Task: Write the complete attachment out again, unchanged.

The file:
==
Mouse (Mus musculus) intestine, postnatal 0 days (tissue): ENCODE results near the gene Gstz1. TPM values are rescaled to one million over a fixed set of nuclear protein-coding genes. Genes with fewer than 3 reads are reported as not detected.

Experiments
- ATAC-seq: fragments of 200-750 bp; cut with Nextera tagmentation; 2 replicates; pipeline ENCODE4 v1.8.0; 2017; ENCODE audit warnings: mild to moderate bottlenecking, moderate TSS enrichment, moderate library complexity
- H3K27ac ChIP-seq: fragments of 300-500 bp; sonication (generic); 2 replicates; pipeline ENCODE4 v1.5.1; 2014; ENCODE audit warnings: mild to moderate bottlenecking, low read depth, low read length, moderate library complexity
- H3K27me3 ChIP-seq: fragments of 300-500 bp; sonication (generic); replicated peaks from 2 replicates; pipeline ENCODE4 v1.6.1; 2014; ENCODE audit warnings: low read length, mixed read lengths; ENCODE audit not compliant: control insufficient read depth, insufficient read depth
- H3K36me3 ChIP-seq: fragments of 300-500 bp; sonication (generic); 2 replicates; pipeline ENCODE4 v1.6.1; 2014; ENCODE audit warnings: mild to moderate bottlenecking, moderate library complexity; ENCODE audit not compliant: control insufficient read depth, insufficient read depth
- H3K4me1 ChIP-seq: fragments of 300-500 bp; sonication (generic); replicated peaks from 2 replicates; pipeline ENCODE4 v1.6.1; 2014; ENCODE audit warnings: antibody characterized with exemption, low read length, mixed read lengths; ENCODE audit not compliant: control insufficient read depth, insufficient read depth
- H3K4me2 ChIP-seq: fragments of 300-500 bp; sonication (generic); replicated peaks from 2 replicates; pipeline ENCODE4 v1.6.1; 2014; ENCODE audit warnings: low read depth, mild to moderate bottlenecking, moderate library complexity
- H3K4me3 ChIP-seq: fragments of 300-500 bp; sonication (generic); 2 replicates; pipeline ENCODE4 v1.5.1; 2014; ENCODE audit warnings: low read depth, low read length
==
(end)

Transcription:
Mouse (Mus musculus) intestine, postnatal 0 days (tissue): ENCODE results near the gene Gstz1. TPM values are rescaled to one million over a fixed set of nuclear protein-coding genes. Genes with fewer than 3 reads are reported as not detected.

Experiments
- ATAC-seq: fragments of 200-750 bp; cut with Nextera tagmentation; 2 replicates; pipeline ENCODE4 v1.8.0; 2017; ENCODE audit warnings: mild to moderate bottlenecking, moderate TSS enrichment, moderate library complexity
- H3K27ac ChIP-seq: fragments of 300-500 bp; sonication (generic); 2 replicates; pipeline ENCODE4 v1.5.1; 2014; ENCODE audit warnings: mild to moderate bottlenecking, low read depth, low read length, moderate library complexity
- H3K27me3 ChIP-seq: fragments of 300-500 bp; sonication (generic); replicated peaks from 2 replicates; pipeline ENCODE4 v1.6.1; 2014; ENCODE audit warnings: low read length, mixed read lengths; ENCODE audit not compliant: control insufficient read depth, insufficient read depth
- H3K36me3 ChIP-seq: fragments of 300-500 bp; sonication (generic); 2 replicates; pipeline ENCODE4 v1.6.1; 2014; ENCODE audit warnings: mild to moderate bottlenecking, moderate library complexity; ENCODE audit not compliant: control insufficient read depth, insufficient read depth
- H3K4me1 ChIP-seq: fragments of 300-500 bp; sonication (generic); replicated peaks from 2 replicates; pipeline ENCODE4 v1.6.1; 2014; ENCODE audit warnings: antibody characterized with exemption, low read length, mixed read lengths; ENCODE audit not compliant: control insufficient read depth, insufficient read depth
- H3K4me2 ChIP-seq: fragments of 300-500 bp; sonication (generic); replicated peaks from 2 replicates; pipeline ENCODE4 v1.6.1; 2014; ENCODE audit warnings: low read depth, mild to moderate bottlenecking, moderate library complexity
- H3K4me3 ChIP-seq: fragments of 300-500 bp; sonication (generic); 2 replicates; pipeline ENCODE4 v1.5.1; 2014; ENCODE audit warnings: low read depth, low read length